"I have a mind like a steel... uh... thingy." Patrick Logan's weblog.

Search This Blog


Sunday, June 08, 2008

Does the history of computing matter?

(via Bill de hÓra)

If I were the author of a significant IDE product I would take a fair bit of time to understand the history of my marketplace. Apparently Dmitry Jemerov does not follow that philosophy. I guess that has not hurt his success any. So I have to wonder how much the history of our field matters to its future.

Consider the following image of a Symbolics hypertext system from the mid-late 1980s. Who noticed at the time? Who would've believed such a thing was possible then or even now using a "dynamic language"? 150 years from now what does anyone need to remember? A couple of blips maybe: Netscape and Excel?

Dmitry writes...

Groovy is interesting, but it's a dynamic language and has all the problems of dynamic languages. It's OK for small pieces of code. But building something the size of IntelliJ IDEA [in a dynamic language] would be a complete nightmare.
So let's consider history's demonstration that this is false. As Patrick Mueller writes...
Since Smalltalk I've generally been using Eclipse for work stuff, but the effort in extending the environment has just been too much work for me to invest in, though I've tried a few times. I settle for writing ant scripts; that's how bad things have gotten - I'm programming in XML.

What's on the horizon? Eclipse has E4. Which seems like it's largely a cleanup/sanitization of Eclipse, vs a complete re-think. I suspect I will write as many extensions for E4 as I have for the previous versions of Eclipse. Perhaps I'll sit that out and wait for Steve Northover's E5. Frankly, I think it's time we started fresh; let's call it F1.

And Joe Gregorio writes...
Poor old disrespected Smalltalk, all those years of work, all that cutting edge research, and nary a bit of credit, which is particularly galling if you think about the fact that, to date, the language that has benefited the most from Smalltalk is Java.


Anonymous said...

That quote is missing a bit of context:

"In my day job, I have to make changes in many places of the code. Static types are the only thing that lets me jump into any place in the code base and understand what everything is around me. I need to know what things are, what I can do with various things around the code that I need to change. With static types, I see that immediately. With a dynamically-typed language, I would need to spend half an hour investigating what goes where and what is what before being able to make a single change."

That's what you should be arguing against. Static typing in Java allows him to make incredibly complex queries of a massive codebase with ease, something IDEA excels at. With 'dynamic' languages, you basically have just a blob of text, at least comparatively.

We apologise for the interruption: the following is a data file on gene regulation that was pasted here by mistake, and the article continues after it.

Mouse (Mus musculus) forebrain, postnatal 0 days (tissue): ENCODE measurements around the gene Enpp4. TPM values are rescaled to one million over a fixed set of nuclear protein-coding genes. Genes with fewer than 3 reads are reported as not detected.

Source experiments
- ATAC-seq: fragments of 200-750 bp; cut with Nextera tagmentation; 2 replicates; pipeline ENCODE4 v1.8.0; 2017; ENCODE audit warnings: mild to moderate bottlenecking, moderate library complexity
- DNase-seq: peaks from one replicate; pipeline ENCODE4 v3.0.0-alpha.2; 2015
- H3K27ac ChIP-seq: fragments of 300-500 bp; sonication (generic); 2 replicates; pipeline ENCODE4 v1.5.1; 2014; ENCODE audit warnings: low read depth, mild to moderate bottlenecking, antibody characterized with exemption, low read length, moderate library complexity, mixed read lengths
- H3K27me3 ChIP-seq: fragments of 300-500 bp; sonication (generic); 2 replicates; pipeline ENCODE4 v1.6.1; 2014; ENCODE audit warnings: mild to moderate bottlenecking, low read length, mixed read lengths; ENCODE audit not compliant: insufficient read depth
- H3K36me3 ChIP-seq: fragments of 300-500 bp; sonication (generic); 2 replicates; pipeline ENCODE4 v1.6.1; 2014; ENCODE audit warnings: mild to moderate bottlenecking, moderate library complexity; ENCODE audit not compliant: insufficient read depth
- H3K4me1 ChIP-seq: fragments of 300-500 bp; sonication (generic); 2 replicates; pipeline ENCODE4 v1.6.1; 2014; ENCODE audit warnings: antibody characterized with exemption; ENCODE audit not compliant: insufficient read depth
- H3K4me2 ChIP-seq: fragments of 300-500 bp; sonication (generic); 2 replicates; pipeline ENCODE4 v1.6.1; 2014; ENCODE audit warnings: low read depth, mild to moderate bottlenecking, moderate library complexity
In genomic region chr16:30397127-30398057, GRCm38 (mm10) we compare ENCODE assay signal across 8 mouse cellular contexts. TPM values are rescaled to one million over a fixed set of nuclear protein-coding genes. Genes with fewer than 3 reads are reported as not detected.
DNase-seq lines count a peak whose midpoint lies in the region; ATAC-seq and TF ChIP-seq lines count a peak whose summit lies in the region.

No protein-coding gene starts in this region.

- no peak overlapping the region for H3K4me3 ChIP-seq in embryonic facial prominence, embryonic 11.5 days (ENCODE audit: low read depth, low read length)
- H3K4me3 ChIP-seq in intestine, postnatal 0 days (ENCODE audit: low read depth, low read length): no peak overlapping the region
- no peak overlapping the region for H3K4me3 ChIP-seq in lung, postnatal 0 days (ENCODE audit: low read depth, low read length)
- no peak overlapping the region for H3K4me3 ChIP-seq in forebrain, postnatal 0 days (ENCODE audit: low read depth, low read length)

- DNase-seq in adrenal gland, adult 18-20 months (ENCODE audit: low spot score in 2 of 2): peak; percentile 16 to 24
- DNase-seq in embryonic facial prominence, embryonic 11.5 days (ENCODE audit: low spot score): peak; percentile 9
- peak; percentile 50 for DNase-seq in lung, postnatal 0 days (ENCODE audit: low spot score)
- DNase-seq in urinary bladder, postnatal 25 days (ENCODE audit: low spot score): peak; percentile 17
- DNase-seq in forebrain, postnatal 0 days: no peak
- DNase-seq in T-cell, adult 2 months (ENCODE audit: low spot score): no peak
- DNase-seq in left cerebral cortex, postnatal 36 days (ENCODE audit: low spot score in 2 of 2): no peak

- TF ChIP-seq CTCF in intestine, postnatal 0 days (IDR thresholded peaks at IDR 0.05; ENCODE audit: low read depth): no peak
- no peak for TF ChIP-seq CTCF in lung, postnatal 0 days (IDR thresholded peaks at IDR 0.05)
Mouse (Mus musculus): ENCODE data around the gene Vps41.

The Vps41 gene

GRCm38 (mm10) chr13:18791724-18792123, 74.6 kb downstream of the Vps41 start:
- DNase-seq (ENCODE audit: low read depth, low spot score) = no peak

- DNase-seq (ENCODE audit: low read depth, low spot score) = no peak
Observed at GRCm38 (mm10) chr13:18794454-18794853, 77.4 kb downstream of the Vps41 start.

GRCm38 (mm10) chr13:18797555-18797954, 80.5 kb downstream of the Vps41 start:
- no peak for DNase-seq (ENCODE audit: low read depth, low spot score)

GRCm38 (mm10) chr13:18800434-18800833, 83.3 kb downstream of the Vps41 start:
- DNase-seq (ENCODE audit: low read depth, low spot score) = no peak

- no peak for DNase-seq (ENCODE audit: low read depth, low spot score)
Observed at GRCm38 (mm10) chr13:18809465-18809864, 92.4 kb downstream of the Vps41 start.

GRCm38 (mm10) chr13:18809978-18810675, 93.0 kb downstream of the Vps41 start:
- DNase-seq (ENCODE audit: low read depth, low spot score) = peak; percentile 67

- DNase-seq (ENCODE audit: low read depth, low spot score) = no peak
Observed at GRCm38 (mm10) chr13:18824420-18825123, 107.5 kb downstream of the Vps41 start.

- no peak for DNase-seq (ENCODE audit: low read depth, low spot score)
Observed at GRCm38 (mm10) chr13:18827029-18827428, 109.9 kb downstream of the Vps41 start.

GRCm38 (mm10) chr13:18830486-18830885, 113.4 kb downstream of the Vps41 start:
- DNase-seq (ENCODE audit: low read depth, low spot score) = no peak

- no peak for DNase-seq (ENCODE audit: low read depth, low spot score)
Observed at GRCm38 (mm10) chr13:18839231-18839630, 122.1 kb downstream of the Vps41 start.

And the existence of emacs doesn't mean it wasn't a nightmare to produce. It's certainly a nightmare to look at. :/

Jon Hancock said...

As an old Smalltalk'er I fully agree that history matters. Knowing that there is a much better way than file-based IDEs makes a world of difference to the way I develop. Using something like eclipse or JetBrains is like "slugging through quicksand" instead of "sprinting" through a Smalltalk environment. If Ruby is the new Smalltalk, I can't wait until Ruby gets development tools that Smalltalk had 25 years ago!!! Then we'll see some real productivity.


Patrick Logan said...

"With 'dynamic' languages, you basically have just a blob of text, at least comparatively."

Unless you have good tools, which essentially is what having IntelliJ amounts too. Tools just as good if not better have existed in the "dynamic language" world for much longer than the "static language" world.

"And the existence of emacs doesn't mean it wasn't a nightmare to produce. It's certainly a nightmare to look at. :/"

I've certainly seen my share of nightmares in all kinds of languages. Emacs is elegant though. The structure is simple and all the details hang off of that.

Blog Archive

About Me

Portland, Oregon, United States
I'm usually writing from my favorite location on the planet, the pacific northwest of the u.s. I write for myself only and unless otherwise specified my posts here should not be taken as representing an official position of my employer. Contact me at my gee mail account, username patrickdlogan.